A few weeks back, during a dinner gathering, a friend approached the writer to find out what is the current market price of some Rolex sports watches in the market.
Being a good friend, the writer advised him on the prices – but also the availability of such popular pieces. Ideally, he wants a brand new watch. This is because it is going to be his first expensive timepiece, after working in the financial sector for a short while. However, as we know, brand new Rolex watches in the sports category are hard to come by.
That got us thinking. What are some of the respectable watches that are well priced, but are not restricted to a long waiting list? Let’s find out!
Omega Speedmaster Professional
We begin the article with a popular and conservative choice: Omega Speedmaster Professional.
The Speedmaster Professional, or more commonly known as the “Moonwatch”, is a timepiece that is gaining quite a fair bit of traction in recent times. This can be possibly attribute to the recent launches of some brilliant limited edition pieces such as the “Ultraman” or “2020 Olympics Tokyo Limited Edition“.
The original variant is perhaps our favourite. It is a no-nonsense timepiece, with a strong and intriguing provenance. We also particularly have a thing for its robust Calibre 1861, which is interestingly one of the few rare manual-winding movements available in the market. The watch is priced at S$7,150, and we think that it is a great piece for a young corporate warrior who wants something that is low-key but well-respected at the same time.
Jaeger LeCoultre Reverso
The Jaeger LeCoultre Reverso is an intriguing timepiece. The watch was first conceived as a sports watch, as César de Trey was challenged to create a timepiece that is able to withstand the knocks from the mallets in polo matches. The rest, as they say, is history.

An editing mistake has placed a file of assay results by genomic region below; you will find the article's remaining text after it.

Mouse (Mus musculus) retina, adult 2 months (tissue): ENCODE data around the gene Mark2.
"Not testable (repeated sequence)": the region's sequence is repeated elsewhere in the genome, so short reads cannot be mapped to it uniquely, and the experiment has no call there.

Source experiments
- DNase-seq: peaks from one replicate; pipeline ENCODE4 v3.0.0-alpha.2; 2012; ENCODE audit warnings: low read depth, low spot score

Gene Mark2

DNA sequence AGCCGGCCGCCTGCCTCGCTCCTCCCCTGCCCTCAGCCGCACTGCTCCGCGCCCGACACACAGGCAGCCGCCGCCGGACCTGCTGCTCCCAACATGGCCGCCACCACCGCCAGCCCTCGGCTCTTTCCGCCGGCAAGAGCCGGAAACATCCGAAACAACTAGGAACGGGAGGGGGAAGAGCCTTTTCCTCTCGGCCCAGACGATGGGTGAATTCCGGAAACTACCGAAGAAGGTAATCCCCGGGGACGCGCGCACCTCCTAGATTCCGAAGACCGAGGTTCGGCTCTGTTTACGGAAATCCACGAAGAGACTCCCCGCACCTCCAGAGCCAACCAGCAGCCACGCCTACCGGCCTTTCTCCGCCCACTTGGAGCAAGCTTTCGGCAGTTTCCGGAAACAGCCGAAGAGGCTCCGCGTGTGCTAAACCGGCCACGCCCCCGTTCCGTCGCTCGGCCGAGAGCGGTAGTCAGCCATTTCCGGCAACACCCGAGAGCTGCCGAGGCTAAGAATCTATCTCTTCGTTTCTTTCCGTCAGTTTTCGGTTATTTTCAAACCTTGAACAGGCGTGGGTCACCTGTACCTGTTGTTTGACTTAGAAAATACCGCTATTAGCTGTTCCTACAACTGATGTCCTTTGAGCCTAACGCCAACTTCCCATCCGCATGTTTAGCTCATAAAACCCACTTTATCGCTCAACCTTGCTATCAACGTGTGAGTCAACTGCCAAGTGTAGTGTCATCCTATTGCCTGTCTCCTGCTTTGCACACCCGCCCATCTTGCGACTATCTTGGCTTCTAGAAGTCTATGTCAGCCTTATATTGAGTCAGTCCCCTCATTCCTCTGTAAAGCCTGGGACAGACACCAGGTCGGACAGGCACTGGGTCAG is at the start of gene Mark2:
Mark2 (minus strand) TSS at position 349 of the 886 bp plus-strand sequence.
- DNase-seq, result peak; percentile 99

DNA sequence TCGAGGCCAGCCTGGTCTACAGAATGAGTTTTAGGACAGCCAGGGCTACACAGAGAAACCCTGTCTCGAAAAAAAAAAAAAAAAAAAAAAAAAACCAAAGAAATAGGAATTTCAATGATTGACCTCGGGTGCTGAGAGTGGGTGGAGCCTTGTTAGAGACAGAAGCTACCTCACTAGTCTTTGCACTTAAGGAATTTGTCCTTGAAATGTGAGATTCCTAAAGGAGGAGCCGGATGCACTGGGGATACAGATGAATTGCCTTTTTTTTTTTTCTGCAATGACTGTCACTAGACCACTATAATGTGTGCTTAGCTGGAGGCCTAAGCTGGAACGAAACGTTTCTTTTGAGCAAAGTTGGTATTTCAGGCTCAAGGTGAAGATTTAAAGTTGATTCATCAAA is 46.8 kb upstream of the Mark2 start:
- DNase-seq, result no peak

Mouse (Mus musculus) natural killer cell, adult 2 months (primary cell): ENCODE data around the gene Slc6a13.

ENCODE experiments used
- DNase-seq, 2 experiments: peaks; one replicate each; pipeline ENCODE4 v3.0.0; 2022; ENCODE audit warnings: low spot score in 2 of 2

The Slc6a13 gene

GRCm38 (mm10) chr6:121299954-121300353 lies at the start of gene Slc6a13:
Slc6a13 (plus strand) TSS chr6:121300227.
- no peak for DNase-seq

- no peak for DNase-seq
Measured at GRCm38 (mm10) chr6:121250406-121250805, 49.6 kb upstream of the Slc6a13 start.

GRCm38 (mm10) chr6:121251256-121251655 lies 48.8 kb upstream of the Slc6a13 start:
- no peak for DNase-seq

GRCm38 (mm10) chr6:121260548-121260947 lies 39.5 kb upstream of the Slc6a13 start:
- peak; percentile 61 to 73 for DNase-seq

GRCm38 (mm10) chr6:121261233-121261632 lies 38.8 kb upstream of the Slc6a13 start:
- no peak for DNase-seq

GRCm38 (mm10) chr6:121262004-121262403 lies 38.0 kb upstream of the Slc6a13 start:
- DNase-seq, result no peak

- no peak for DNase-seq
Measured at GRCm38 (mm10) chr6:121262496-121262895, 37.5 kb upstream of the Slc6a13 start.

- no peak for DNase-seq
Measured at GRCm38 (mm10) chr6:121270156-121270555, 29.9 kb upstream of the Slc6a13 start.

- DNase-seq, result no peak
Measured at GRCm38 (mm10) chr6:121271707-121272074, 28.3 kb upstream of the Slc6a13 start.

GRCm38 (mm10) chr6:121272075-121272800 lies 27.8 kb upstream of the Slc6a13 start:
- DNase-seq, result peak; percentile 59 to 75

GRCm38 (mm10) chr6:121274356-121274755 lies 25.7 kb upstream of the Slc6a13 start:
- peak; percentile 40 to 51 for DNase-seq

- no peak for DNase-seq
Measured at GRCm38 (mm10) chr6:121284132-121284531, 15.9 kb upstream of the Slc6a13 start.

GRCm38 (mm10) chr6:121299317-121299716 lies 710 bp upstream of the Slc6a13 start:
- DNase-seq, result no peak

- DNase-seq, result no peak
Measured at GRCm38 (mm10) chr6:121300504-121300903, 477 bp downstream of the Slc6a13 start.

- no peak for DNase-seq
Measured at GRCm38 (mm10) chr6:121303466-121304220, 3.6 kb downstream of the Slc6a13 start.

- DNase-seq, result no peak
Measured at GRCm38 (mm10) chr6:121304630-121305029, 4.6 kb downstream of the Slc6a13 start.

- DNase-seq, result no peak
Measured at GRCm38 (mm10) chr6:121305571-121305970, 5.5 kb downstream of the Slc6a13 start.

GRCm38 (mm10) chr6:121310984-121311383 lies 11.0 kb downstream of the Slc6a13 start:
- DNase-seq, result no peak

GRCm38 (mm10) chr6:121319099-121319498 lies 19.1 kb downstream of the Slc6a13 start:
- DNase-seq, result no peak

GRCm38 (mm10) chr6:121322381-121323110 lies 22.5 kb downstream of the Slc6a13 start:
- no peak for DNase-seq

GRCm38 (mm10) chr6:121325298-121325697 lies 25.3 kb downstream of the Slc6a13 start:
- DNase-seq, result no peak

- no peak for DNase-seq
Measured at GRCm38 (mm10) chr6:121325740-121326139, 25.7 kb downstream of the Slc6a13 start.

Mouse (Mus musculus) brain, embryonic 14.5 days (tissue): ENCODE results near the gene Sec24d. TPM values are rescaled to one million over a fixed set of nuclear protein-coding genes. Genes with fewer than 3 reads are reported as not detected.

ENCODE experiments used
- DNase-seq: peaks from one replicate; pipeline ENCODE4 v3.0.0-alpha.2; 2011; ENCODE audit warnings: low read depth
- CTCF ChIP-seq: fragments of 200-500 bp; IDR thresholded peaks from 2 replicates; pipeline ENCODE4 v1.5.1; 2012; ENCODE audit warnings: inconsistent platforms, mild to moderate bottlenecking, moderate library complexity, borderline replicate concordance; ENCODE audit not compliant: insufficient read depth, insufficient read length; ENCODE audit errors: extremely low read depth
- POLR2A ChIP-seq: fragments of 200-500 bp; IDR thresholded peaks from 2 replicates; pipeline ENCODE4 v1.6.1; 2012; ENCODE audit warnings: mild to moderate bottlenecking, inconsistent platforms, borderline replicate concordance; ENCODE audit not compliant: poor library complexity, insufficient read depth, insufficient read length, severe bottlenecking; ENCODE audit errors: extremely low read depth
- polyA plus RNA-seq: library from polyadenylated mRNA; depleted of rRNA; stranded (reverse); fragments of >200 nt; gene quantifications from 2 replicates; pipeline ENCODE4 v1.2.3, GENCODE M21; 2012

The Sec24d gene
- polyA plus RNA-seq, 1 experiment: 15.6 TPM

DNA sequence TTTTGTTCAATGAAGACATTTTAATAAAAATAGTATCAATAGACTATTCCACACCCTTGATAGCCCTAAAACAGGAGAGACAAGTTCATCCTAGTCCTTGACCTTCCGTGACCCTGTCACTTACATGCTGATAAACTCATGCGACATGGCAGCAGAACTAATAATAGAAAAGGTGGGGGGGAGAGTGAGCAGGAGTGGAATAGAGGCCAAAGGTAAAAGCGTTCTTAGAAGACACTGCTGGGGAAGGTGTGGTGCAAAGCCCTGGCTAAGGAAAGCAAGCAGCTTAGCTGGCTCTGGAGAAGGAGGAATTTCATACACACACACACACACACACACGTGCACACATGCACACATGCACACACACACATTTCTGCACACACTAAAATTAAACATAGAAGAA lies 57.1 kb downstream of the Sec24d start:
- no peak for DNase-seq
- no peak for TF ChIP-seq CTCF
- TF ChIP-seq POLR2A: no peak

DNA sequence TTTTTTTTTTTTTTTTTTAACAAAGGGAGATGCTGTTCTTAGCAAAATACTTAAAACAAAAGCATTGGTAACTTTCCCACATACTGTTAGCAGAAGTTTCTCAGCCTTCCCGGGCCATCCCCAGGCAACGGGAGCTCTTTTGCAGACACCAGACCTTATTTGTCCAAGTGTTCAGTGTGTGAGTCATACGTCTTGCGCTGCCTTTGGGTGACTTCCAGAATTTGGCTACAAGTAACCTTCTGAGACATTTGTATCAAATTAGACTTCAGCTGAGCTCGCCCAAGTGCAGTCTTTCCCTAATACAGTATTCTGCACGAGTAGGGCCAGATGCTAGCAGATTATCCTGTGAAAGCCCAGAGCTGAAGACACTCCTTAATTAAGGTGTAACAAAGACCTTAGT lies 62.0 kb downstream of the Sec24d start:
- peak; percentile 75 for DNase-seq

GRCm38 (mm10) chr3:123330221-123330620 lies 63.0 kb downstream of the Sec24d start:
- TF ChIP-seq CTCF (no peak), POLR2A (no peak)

Over the years, the Reverso had evolved itself into an elegant gentleman’s dress watch. This is due to its discreet and subtle design, as well as its relatively thin case profile. The reversible case is a novelty too, despite the fact that this concept has been around for more than half a century.
Jaeger LeCoultre is a brand that is not as well-known to individuals who are not into watches, which makes the Reverso a rather low-profile timepiece. Those who know, will know. It will attract only the right kind of attention.
Prices for the Reverso begins at US$4,150 (S$5,618), and it varies depending on both complications and case material. It is really nice piece to kick start a watch collection, and in addition it will certainly complement any corporate attire beautifully.
Grand Seiko SBGA011/SBGA211 “Snowflake”
The Grand Seiko collection is probably one of the best kept secrets in the horological world, until a few years back.
Amongst the finely crafted watches from the atelier, the “Snowflake” (Reference SBGA011/SBGA211) is perhaps one of the most popular options. This is highly attributed to its textured dial, combined with the immaculately finished case and Spring Drive movement. The result is an aesthetically stunning timepiece at all angles.
Priced at ¥570,000 (approx S$6,900) in Japan, the Snowflake offers collectors tremendous value. Similar to some of the other watches here, the Grand Seiko is discreet and low-profile. It is difficult to go wrong with this exceptional piece.
NOMOS Glashütte Zürich Weltzeit
In the town of Glashütte, which lies big names such as A. Lange & Söhne and Glashütte Original, there is a budding watch manufacturer that had captured the attention of many in recent years. Here’s introducing NOMOS Glashütte.
The independently-run German watch manufacturer is known for producing great timepieces with an excellent value proposition. In addition, the brand is also known for its Bauhaus-inspired minimalist design, as well as the use of in-house produced movements. The Zürich Weltzeit is perhaps one of the watches that best embodies these key differentiating points.